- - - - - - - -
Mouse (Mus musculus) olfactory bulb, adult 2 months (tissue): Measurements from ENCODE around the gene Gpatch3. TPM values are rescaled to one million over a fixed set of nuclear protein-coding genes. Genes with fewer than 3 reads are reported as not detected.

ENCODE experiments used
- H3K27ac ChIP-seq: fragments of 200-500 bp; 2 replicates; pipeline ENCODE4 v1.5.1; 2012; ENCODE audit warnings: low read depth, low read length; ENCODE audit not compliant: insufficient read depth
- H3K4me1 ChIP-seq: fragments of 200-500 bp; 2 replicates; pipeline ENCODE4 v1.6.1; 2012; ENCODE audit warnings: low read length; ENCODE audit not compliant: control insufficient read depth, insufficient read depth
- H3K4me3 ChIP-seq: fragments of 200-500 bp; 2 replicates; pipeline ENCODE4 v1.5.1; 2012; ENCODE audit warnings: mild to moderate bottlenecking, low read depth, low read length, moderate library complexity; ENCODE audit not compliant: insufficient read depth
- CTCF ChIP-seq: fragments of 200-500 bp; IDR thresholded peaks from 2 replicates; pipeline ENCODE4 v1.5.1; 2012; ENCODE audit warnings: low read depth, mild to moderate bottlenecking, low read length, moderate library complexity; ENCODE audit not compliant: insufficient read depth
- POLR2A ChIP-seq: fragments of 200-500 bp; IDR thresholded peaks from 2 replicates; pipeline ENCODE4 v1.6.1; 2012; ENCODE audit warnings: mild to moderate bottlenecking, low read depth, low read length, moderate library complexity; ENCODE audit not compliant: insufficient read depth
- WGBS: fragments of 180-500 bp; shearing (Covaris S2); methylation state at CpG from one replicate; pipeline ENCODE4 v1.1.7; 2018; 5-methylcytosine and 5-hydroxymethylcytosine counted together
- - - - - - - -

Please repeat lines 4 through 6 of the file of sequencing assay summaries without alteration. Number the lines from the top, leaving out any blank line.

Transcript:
- H3K4me1 ChIP-seq: fragments of 200-500 bp; 2 replicates; pipeline ENCODE4 v1.6.1; 2012; ENCODE audit warnings: low read length; ENCODE audit not compliant: control insufficient read depth, insufficient read depth
- H3K4me3 ChIP-seq: fragments of 200-500 bp; 2 replicates; pipeline ENCODE4 v1.5.1; 2012; ENCODE audit warnings: mild to moderate bottlenecking, low read depth, low read length, moderate library complexity; ENCODE audit not compliant: insufficient read depth
- CTCF ChIP-seq: fragments of 200-500 bp; IDR thresholded peaks from 2 replicates; pipeline ENCODE4 v1.5.1; 2012; ENCODE audit warnings: low read depth, mild to moderate bottlenecking, low read length, moderate library complexity; ENCODE audit not compliant: insufficient read depth